For a long time, the decarbonisation targets and policies of the EU have been seen as good news for natural gas. However, the introduction of increasingly stringent long-term emissions reduction targets are calling into question the medium-to-long term prospects of such a commodity in Europe, as gas demand is foreseen to stabilise in the EU-27 over the coming decade, to fall abruptly as of 2030. Such a dynamic is likely to affect several natural gas exporters in the EU’s neighbourhood. For these countries, the energy relations with the EU are important on economic, political, social and ideational grounds. The effect of decarbonisation on a key export good entails a significant change in an important aspect in these countries’ bilateral relations with the EU. How does the future look for these countries’ resources as their main customer accelerates its decarbonisation plans? Is Europe’s energy transition likely to trigger a re-orientation in the hydrocarbons exporters’ foreign policy and commercial strategies? And what does this mean for the EU’s energy and climate diplomacy in its Eastern and Southern neighbourhood?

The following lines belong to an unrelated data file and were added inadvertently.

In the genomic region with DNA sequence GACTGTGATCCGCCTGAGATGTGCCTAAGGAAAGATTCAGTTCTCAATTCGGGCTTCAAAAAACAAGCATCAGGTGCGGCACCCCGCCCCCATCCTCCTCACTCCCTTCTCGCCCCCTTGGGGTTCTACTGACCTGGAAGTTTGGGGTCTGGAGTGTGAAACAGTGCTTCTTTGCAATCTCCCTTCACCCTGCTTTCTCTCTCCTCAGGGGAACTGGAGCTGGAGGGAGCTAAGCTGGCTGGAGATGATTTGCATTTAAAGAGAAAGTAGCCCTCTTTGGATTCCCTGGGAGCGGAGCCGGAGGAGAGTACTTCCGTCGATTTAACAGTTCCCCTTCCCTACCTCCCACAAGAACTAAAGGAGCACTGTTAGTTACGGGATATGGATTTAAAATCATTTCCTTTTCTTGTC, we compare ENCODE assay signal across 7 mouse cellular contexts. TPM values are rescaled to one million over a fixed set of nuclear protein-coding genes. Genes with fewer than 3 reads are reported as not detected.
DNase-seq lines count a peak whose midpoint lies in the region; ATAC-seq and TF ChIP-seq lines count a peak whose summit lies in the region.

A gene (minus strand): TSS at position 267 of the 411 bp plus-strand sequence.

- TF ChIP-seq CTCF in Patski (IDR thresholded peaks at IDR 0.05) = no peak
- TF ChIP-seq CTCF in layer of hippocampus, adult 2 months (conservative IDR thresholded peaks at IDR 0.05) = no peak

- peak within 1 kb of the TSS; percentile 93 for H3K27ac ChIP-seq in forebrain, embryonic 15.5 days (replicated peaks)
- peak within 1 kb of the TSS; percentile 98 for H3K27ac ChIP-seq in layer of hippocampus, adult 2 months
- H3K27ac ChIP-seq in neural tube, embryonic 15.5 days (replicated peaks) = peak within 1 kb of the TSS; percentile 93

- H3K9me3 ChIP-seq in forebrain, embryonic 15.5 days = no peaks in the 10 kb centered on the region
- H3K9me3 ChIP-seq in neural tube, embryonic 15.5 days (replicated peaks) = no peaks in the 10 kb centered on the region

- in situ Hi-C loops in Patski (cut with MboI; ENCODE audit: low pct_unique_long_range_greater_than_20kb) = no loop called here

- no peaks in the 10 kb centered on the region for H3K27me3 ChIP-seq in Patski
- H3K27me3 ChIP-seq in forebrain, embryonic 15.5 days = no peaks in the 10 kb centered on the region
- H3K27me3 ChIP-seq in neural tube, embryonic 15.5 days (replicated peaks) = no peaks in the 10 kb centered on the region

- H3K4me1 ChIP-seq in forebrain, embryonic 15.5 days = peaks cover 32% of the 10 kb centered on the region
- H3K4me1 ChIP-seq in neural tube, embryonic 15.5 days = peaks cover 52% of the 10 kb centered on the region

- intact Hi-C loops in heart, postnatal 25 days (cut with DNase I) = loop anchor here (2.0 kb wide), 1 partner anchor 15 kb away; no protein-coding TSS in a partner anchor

14:30 – 14:35 Welcome and Introductory remarks by Marco Giuli, Researcher, Vrije Universiteit Brussel (Moderator)
14:35-14:45 The EU Green Deal and its international dimension by Tudor Constantinescu, Principal Advisor, DG Energy, European Commission
14:45 – 15:30 Hydrocarbons exporters and the EU climate plans by Mostefa Ouki, Senior Research Fellow, Oxford Institute for Energy Studies & Olga Khrushcheva, Senior Lecturer, Manchester Metropolitan University & Ole Gunnar Austvik, Professor of Political Economy, Norway University of Applied Sciences & Gulmira Rzayeva, Director, Eurasia Analytics (TBC)
15:30 – 15:40 EU energy diplomacy in the time of the Green Deal by Andras Rozmer, Policy Officer, European External Action Service (TBC)
15:40 – 16:30 Q&A